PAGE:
John Christy Rebuts Climatist Fake Smear Job

The cancel culture is driven by fears that a contrary point of view might be truer than one’s own way of thinking.  Dissing the messenger, and deplatforming if possible, is easier than reflection and self-examination.  Thus has John Christy been attacked and recently responded in his quiet and reasonable manner.  The article at AL.com is John Christy: We don’t ‘attack science’.  Excerpts in italics with my bolds.

On Nov 2nd 2020 InsideClimate News (ICN) and AL.com published a fairly long (5,000 words!) profile on the climate research that Dr. Roy Spencer and I perform at The University of Alabama in Huntsville. They spent a good bit of time criticizing our satellite data as well as my personal life. The article seems schizophrenic at times, bouncing from highly critical assertions to a depiction of me as a sort of nice, hardworking, churchgoing Alabama scientist.

A major problem here is the technique of quoting antagonists of our work, without giving us a chance to respond. This is the modus operandi of advocacy-journalism. Add to that the numerous editorialized opinions such as, “… Christy’s data have been corrected repeatedly and his conclusions contradicted time and again …” A look at the record indicates this is not so.

But with all of the misleading claims, I’m able to forgive the reporters because they also say, “… he looks 69 going on 50 …” Awesome. How could a 69-year-old not love that?

Unfortunately, ICN ran the story as part of series called “The Anti-Scientists” that explores “the Trump Administration’s attacks on the science underlying environmental protections.” However, kudos to AL.com for including a link to my congressional testimony so the reader could hear my on-the-record story.

It should be clear to all that this agendized “hit-piece” (as we call it), is designed to discredit me, but the truth is, we don’t “attack science,” we “employ science.” Now, I’ve always been told, never pick a fight with someone who buys ink (cloud-storage) by the barrel (terabyte), but here it goes.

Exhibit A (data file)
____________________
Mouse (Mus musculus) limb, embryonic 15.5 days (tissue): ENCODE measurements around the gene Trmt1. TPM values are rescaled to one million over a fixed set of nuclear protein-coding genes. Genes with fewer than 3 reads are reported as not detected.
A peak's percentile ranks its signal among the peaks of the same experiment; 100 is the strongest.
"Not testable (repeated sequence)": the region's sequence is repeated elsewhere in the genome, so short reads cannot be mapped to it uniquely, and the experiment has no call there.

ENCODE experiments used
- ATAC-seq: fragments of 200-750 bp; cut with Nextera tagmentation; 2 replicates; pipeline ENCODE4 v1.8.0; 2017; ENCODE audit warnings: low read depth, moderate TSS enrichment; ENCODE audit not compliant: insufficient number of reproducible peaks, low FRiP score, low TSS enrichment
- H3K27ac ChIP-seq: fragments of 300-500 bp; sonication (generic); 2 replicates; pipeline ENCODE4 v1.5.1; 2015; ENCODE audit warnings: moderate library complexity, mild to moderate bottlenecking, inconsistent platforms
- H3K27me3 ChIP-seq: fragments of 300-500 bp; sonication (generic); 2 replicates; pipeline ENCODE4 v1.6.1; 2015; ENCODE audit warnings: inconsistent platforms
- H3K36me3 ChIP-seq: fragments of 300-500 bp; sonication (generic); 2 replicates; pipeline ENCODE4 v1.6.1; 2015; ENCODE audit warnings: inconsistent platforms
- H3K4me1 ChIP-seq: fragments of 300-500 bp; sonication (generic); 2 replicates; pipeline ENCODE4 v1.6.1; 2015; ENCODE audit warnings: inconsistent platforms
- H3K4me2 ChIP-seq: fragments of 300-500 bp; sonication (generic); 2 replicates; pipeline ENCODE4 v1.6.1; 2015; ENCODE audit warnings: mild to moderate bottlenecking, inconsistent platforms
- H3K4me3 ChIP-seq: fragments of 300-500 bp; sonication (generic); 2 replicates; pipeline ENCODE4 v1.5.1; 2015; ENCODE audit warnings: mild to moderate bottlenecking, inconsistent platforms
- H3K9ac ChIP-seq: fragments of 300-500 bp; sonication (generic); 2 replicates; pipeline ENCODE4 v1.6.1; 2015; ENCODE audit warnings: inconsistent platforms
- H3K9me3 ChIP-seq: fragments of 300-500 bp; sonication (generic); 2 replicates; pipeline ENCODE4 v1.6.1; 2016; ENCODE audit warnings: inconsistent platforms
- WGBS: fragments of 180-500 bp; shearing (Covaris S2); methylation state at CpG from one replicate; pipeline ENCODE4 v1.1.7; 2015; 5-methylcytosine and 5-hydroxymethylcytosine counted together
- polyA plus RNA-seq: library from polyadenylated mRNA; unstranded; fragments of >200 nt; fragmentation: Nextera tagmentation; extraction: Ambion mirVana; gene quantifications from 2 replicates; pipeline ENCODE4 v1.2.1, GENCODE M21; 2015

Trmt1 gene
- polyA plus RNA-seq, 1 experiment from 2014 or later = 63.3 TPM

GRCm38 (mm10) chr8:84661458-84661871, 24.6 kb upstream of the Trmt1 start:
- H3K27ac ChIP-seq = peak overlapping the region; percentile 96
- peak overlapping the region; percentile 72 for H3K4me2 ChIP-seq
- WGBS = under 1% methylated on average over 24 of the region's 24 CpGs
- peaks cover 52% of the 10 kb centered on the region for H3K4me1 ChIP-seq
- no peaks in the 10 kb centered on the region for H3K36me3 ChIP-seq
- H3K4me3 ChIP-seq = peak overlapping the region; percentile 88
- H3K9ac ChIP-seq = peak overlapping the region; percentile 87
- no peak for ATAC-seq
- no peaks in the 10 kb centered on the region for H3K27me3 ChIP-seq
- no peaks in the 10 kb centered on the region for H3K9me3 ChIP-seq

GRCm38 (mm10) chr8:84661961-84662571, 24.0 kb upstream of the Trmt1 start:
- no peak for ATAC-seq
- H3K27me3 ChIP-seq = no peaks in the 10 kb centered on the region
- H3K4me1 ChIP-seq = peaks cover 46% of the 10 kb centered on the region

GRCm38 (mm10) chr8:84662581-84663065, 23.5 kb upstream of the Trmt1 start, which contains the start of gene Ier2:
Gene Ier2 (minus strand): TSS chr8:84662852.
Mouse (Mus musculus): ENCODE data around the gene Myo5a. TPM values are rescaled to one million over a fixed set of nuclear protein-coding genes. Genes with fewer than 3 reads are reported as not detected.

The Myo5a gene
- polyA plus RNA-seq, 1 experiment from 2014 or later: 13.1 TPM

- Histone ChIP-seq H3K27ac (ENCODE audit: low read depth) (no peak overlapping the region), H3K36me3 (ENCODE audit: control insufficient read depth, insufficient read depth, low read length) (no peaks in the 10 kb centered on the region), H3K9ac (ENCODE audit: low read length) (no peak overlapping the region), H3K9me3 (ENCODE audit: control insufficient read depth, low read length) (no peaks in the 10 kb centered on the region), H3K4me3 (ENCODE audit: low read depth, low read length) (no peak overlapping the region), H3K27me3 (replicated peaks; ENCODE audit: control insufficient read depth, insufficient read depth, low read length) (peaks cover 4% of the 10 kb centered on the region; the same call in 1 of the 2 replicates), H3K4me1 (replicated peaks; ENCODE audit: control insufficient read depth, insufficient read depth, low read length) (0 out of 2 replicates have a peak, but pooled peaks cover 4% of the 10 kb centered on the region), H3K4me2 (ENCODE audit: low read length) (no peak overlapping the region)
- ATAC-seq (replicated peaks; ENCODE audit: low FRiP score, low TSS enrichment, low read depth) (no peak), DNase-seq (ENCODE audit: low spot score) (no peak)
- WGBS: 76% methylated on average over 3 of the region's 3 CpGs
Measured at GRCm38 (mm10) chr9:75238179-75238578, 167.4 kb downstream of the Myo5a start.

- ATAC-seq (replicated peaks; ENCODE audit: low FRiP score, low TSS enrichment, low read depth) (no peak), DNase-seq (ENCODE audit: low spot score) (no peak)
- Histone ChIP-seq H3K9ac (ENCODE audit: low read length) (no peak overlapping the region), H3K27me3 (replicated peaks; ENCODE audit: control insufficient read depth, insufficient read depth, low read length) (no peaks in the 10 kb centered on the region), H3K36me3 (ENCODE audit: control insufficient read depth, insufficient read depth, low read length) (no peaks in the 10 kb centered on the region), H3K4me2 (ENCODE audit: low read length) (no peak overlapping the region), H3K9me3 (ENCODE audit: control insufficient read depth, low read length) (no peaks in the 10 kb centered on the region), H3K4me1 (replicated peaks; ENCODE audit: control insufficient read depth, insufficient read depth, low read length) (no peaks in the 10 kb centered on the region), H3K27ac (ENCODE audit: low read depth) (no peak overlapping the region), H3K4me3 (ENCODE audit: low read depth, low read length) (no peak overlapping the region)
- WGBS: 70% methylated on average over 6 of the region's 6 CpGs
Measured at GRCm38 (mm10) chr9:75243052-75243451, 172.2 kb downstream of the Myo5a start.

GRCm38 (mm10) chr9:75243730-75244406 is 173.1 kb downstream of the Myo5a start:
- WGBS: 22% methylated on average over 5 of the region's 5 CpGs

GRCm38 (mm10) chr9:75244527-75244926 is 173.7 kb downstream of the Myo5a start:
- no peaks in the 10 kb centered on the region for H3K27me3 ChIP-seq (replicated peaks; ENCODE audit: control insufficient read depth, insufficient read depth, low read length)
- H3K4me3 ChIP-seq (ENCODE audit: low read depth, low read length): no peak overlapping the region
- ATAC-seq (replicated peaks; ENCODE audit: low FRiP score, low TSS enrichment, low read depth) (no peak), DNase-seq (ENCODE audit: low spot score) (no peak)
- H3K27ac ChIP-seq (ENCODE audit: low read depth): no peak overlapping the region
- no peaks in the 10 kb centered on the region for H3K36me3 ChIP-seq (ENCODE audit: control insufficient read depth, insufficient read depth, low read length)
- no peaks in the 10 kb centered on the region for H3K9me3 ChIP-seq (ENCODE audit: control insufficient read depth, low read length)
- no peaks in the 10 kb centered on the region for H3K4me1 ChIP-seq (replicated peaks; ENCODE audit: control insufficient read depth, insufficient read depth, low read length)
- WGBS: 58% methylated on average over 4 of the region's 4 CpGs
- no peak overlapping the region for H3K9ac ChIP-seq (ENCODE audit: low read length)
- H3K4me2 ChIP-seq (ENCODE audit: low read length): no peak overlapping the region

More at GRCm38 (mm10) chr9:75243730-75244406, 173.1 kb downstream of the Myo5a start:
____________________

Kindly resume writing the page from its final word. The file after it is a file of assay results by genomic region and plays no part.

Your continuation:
In 1990, Roy and I created and today still publish monthly values of the global temperature of three atmospheric layers from satellite measurements. A 1997 paper suggested our dataset had abrupt “downward” jumps. In response, we demonstrated the purported jumps were found in the sea water temperatures they used, not in the deep atmosphere we measured – so they were mixing apples and oranges. The next claim stating there are gaps in the satellite record is just false as every new satellite is directly calibrated to a satellite already in orbit. Later, scientists in Washington State misled the community with papers that (1) allegedly discovered “contamination” of one of our products by stratospheric influence, and (2) that our correction to account for the satellite’s east-west drift over time was wrong.

Neither complaint applied to our datasets. We had always published accurate representations of what our products measured including the stratospheric impact.

In fact, 12 years earlier we created one without the stratospheric influence to deal with this issue directly. The second complaint was moot because we had already adopted an advanced, observations-based adjustment for the east-west drift, while their proposed model-based correction had serious problems.

Early on, though, the very clever scientists at Remote Sensing Systems in California discovered two issues with our dataset, both of which were immediately remedied 15 and 20 years ago respectively with only very small impacts.